Arthur W. 'Nick' Arundel, newspaper publisher and philanthropist, dies at 83

Arthur Arundel holds one of the two baby gorillas he brought to the National Zoo from Central Africa in 1955.
Arthur Arundel holds one of the two baby gorillas he brought to the National Zoo from Central Africa in 1955. (Washington Post File Photo)
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Washington Post Staff Writer
Tuesday, February 8, 2011; 9:07 PM

Arthur W. "Nick" Arundel, 83, founder of the Washington area Times Community newspapers who used his wealth to preserve thousands of acres of Virginia countryside from development, died of pulmonary failure Feb. 8 at his home in The Plains, Va.

At its peak, Times Community owned 17 papers, including the Loudoun Times-Mirror, Fauquier Times-Democrat and Fairfax County Times, which Mr. Arundel's company sold to The Washington Post in 2009.

Mr. Arundel (pronounced AIR-uhn-dell) was the son of multimillionaire Pepsi-Cola bottling magnate Russell Arundel. He served as chairman of his father's company, PepCom Industries, once the largest East Coast bottler of Pepsi, before the business was sold in 1980.

In 1982, Mr. Arundel bought 800 acres of boggy Piedmont land in a bankruptcy auction on the steps of the Fauquier County courthouse. At first destined to be split into 500 home plots, the parcel is now known as Great Meadow, a bucolic events facility that hosts summer twilight polo matches, a Fourth of July fireworks spectacle, and the spring and fall Gold Cup thoroughbred races. In all, Mr. Arundel helped place 5,000 acres into conservation easement.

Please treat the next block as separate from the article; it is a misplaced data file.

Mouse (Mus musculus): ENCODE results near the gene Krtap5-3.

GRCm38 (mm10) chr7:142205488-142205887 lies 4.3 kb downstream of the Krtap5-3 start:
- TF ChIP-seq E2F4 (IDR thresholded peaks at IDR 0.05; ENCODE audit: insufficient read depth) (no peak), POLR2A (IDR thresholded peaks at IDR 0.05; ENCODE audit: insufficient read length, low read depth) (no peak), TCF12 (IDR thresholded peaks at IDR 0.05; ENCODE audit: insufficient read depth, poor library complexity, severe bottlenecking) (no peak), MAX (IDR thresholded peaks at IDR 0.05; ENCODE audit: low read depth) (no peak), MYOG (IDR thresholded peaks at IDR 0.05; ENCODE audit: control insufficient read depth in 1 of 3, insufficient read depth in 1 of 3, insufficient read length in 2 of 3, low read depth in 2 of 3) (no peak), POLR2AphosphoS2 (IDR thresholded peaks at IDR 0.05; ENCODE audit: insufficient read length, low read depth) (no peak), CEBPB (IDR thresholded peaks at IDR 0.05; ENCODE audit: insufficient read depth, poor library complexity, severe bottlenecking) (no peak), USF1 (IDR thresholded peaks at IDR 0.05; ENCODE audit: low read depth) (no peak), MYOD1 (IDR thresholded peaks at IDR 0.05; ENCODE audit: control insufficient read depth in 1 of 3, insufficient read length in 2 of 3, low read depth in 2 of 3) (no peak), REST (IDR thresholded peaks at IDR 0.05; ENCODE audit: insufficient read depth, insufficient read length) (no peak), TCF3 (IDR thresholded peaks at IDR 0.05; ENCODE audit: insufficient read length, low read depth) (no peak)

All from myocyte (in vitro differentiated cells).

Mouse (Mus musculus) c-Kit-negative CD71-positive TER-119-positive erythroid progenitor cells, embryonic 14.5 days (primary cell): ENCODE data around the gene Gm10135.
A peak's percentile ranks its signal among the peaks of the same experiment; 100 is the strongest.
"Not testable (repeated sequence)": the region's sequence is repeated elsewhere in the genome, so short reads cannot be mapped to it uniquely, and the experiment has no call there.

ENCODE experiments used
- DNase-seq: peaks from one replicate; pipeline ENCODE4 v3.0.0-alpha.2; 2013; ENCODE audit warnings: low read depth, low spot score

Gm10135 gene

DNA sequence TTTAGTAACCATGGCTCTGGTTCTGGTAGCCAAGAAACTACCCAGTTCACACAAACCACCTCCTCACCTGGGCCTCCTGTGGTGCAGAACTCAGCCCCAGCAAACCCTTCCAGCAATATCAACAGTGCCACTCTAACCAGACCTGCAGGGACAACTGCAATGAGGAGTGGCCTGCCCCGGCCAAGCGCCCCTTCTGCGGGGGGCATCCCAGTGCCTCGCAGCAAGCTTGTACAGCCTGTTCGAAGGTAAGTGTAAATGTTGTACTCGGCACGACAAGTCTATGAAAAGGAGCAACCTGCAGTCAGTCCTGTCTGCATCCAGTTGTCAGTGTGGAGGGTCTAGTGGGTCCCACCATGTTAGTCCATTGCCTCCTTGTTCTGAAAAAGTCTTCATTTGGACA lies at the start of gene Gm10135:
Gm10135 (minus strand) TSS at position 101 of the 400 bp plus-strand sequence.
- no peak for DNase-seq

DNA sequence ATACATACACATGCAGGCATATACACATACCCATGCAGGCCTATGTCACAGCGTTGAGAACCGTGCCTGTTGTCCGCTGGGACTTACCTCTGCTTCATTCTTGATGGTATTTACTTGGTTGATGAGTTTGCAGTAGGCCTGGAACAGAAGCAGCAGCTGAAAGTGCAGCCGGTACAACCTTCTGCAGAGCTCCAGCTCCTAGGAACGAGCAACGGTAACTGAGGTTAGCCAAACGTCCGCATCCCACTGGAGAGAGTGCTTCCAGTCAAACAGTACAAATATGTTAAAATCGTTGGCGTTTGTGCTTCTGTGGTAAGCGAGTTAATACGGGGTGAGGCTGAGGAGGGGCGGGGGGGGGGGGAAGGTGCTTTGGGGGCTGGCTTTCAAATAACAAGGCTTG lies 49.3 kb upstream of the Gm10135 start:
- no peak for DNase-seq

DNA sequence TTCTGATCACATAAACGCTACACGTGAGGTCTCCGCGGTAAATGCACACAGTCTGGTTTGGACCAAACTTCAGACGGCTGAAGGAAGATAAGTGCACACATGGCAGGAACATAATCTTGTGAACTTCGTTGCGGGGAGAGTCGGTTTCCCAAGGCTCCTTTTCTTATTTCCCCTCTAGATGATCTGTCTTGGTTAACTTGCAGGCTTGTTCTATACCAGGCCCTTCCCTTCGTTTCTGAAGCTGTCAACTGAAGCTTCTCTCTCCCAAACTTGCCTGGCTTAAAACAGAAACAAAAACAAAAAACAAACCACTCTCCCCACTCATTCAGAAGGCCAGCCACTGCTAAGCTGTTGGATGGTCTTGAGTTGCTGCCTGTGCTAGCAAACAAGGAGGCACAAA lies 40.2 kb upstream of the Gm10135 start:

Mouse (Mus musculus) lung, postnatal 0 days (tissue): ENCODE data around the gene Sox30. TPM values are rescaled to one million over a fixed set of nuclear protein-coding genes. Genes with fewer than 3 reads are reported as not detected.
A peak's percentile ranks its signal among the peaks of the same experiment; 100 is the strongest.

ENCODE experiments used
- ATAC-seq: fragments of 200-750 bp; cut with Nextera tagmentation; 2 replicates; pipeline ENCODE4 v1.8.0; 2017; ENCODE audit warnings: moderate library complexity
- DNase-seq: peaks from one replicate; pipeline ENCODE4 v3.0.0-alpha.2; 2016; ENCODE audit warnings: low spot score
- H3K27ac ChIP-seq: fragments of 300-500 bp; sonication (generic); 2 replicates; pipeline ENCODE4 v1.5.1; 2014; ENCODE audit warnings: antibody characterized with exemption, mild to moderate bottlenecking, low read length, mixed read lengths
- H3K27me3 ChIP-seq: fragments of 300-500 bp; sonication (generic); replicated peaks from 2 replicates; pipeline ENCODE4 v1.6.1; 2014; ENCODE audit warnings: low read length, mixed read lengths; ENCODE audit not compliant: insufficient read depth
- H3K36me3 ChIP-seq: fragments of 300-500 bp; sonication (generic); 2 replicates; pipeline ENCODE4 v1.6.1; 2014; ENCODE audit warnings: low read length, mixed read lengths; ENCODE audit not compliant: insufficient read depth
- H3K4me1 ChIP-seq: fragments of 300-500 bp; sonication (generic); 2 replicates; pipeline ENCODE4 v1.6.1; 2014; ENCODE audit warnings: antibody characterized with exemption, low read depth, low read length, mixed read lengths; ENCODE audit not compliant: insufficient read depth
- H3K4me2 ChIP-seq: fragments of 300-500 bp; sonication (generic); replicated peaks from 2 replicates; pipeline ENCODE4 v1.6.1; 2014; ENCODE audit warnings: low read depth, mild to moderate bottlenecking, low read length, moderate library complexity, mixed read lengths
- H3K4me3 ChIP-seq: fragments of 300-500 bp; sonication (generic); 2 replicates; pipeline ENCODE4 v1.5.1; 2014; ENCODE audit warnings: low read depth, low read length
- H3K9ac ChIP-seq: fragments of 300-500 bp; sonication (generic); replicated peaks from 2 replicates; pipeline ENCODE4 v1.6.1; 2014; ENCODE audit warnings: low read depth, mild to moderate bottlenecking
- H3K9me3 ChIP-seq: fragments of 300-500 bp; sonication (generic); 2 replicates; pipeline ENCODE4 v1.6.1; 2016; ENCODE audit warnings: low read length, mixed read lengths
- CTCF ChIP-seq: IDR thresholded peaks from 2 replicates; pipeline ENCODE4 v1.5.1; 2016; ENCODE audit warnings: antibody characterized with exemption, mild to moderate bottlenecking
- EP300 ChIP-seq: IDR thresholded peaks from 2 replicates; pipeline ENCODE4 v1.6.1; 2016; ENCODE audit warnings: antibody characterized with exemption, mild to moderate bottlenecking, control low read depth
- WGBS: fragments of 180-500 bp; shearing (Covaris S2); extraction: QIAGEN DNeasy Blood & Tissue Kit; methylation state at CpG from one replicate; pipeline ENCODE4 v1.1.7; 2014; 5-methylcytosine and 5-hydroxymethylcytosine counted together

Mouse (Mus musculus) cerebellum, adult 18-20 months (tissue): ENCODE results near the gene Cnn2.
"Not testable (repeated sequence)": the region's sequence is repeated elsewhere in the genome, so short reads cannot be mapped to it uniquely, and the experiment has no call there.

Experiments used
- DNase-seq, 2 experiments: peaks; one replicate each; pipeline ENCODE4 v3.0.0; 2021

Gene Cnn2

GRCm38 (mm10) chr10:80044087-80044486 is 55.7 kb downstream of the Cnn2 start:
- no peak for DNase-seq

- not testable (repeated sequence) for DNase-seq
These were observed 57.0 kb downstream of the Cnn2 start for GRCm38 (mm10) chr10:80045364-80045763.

His foray into journalism began in the late 1950s when he worked as a copy boy for the Washington bureau of CBS News and later as a reporter for what became the United Press International wire service.

In the early 1960s, Mr. Arundel formed a communications company after buying a failing Northern Virginia country music radio station with one disc jockey. When he learned that his DJ had been killed in a car crash, Mr. Arundel went to the station the next morning and ordered a station announcer with a deep, booming voice to read wire-service stories on the air.

"When I bought it, it was a bankrupt little hillybilly station," Mr. Arundel told Editor and Publisher magazine in 1993, explaining how WAVA became one of the first all-news radio stations in the Washington market.

Mr. Arundel had bought the Loudoun Times-Mirror in 1963. The Leesburg-based publication was Mr. Arundel's first stake in print journalism and was the flagship of his Times Community chain.

The core publications of the network included the Reston Times, the Fauquier Times-Democrat, the Rappahannock News and the Clarke Times-Courier. At one point, his newspapers had a combined circulation of 273,000.

"We call ourselves not local papers," Mr. Arundel told Editor and Publisher in 1993. "We call ourselves local, local, local papers."

Much of the editorial content in Mr. Arundel's newspapers focused on land-use planning and zoning issues - popular topics among readers in the rapidly expanding region.

A former Marine Corps officer, Mr. Arundel ran his business with a militaristic attention to detail and efficiency that made his newspaper chain routinely turn a profit. Many employees complained, however, that salaries were too low.

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